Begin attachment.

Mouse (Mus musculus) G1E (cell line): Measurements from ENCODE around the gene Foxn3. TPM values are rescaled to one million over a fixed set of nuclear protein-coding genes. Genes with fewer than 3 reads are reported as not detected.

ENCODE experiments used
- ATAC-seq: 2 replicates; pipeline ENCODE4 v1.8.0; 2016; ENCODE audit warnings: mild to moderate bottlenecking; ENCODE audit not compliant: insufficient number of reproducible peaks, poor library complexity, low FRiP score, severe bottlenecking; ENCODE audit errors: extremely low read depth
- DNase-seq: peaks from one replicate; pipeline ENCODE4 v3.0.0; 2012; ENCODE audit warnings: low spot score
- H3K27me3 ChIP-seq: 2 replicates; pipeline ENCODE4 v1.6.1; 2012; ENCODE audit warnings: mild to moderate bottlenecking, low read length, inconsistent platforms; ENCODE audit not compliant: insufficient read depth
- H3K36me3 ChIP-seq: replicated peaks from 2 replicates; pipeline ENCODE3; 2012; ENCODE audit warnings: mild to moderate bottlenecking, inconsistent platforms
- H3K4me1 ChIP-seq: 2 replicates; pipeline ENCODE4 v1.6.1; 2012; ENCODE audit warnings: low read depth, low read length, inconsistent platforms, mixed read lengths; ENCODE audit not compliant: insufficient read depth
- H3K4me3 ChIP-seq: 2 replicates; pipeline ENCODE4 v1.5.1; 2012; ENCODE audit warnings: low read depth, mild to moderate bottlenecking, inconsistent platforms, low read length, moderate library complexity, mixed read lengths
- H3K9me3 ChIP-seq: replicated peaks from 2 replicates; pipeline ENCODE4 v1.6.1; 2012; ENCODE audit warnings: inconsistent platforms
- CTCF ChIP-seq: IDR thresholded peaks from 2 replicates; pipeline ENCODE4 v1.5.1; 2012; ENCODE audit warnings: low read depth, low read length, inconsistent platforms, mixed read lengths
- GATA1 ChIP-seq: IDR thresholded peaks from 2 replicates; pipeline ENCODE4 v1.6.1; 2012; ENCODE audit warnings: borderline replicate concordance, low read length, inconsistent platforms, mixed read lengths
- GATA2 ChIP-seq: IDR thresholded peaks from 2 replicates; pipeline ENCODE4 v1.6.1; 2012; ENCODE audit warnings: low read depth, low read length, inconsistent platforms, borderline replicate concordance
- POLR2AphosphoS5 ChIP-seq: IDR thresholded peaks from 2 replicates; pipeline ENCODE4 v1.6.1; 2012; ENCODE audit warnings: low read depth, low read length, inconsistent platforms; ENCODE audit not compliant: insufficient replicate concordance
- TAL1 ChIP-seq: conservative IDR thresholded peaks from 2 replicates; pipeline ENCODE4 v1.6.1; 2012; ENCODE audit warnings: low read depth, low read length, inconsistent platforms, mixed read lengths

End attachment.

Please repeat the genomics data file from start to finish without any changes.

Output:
Mouse (Mus musculus) G1E (cell line): Measurements from ENCODE around the gene Foxn3. TPM values are rescaled to one million over a fixed set of nuclear protein-coding genes. Genes with fewer than 3 reads are reported as not detected.

ENCODE experiments used
- ATAC-seq: 2 replicates; pipeline ENCODE4 v1.8.0; 2016; ENCODE audit warnings: mild to moderate bottlenecking; ENCODE audit not compliant: insufficient number of reproducible peaks, poor library complexity, low FRiP score, severe bottlenecking; ENCODE audit errors: extremely low read depth
- DNase-seq: peaks from one replicate; pipeline ENCODE4 v3.0.0; 2012; ENCODE audit warnings: low spot score
- H3K27me3 ChIP-seq: 2 replicates; pipeline ENCODE4 v1.6.1; 2012; ENCODE audit warnings: mild to moderate bottlenecking, low read length, inconsistent platforms; ENCODE audit not compliant: insufficient read depth
- H3K36me3 ChIP-seq: replicated peaks from 2 replicates; pipeline ENCODE3; 2012; ENCODE audit warnings: mild to moderate bottlenecking, inconsistent platforms
- H3K4me1 ChIP-seq: 2 replicates; pipeline ENCODE4 v1.6.1; 2012; ENCODE audit warnings: low read depth, low read length, inconsistent platforms, mixed read lengths; ENCODE audit not compliant: insufficient read depth
- H3K4me3 ChIP-seq: 2 replicates; pipeline ENCODE4 v1.5.1; 2012; ENCODE audit warnings: low read depth, mild to moderate bottlenecking, inconsistent platforms, low read length, moderate library complexity, mixed read lengths
- H3K9me3 ChIP-seq: replicated peaks from 2 replicates; pipeline ENCODE4 v1.6.1; 2012; ENCODE audit warnings: inconsistent platforms
- CTCF ChIP-seq: IDR thresholded peaks from 2 replicates; pipeline ENCODE4 v1.5.1; 2012; ENCODE audit warnings: low read depth, low read length, inconsistent platforms, mixed read lengths
- GATA1 ChIP-seq: IDR thresholded peaks from 2 replicates; pipeline ENCODE4 v1.6.1; 2012; ENCODE audit warnings: borderline replicate concordance, low read length, inconsistent platforms, mixed read lengths
- GATA2 ChIP-seq: IDR thresholded peaks from 2 replicates; pipeline ENCODE4 v1.6.1; 2012; ENCODE audit warnings: low read depth, low read length, inconsistent platforms, borderline replicate concordance
- POLR2AphosphoS5 ChIP-seq: IDR thresholded peaks from 2 replicates; pipeline ENCODE4 v1.6.1; 2012; ENCODE audit warnings: low read depth, low read length, inconsistent platforms; ENCODE audit not compliant: insufficient replicate concordance
- TAL1 ChIP-seq: conservative IDR thresholded peaks from 2 replicates; pipeline ENCODE4 v1.6.1; 2012; ENCODE audit warnings: low read depth, low read length, inconsistent platforms, mixed read lengths